How US-China talks differ from any other trade deal
WASHINGTON: The trade deal that US negotiators are seeking with China may have more in common with a sanctions-monitoring regime than a traditional trade pact.
The administration of US President Donald Trump is pushing China to agree to regular reviews of its compliance as a condition of any trade deal between the world’s two biggest economies, according to people familiar with the talks.
The proposal for reviews is one key way in a US-China deal could differ from typical trade deals across the world, in part because of the deep distrust between their two governments.
Here’s a breakdown of the issues that are unique to the bilateral talks: Not likely. The United States has not made public any offers to lift tarriffs, although negotiators for both nations are working to avoid a scheduled March 2 tariff increase on $200 billion worth of Chinese goods.
US officials see the continuing threat of tariffs as the “teeth” in any agreement. The United States alleges that Chinese companies have coerced their US partners into improperly transferring proprietary technology – an allegation Beijing denies. The demand for frequent compliance reviews reflects frustration among US officials who have complained that China’s has failed to follow through on past commitments to implement free-market reforms.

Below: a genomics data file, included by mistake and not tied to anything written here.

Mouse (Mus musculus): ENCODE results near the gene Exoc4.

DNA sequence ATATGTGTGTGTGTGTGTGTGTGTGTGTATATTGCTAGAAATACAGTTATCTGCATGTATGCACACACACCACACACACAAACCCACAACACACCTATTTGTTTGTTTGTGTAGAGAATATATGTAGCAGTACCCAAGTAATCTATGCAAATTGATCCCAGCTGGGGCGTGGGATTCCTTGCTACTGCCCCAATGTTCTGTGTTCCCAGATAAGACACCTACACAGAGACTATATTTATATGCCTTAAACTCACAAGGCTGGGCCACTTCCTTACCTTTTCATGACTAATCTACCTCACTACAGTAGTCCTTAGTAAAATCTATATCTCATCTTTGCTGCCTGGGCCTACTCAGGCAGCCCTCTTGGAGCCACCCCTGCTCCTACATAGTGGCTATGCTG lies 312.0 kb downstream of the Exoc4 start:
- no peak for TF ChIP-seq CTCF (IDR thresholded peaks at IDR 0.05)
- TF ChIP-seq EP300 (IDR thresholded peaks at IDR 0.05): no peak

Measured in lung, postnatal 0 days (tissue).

China has proposed buying additional US services and goods, including soybeans and energy products, people familiar with the talks have said.
US Treasury Secretary Steven Mnuchin in December said China had offered to make an additional $1.2 trillion in additional purchases from the United States, and Bloomberg reported Friday that China has proposed purchases that would eliminate the US trade deficit with China by 2024.
Economists have argued that significantly reducing the US trade deficit will be difficult, given that the strong American economy and consumer spending means that demand for imports is strengthening. The US had a $375 billion goods trade deficit with China in 2017, and will likely exceed that for 2018 when final US Census Bureau trade data are released.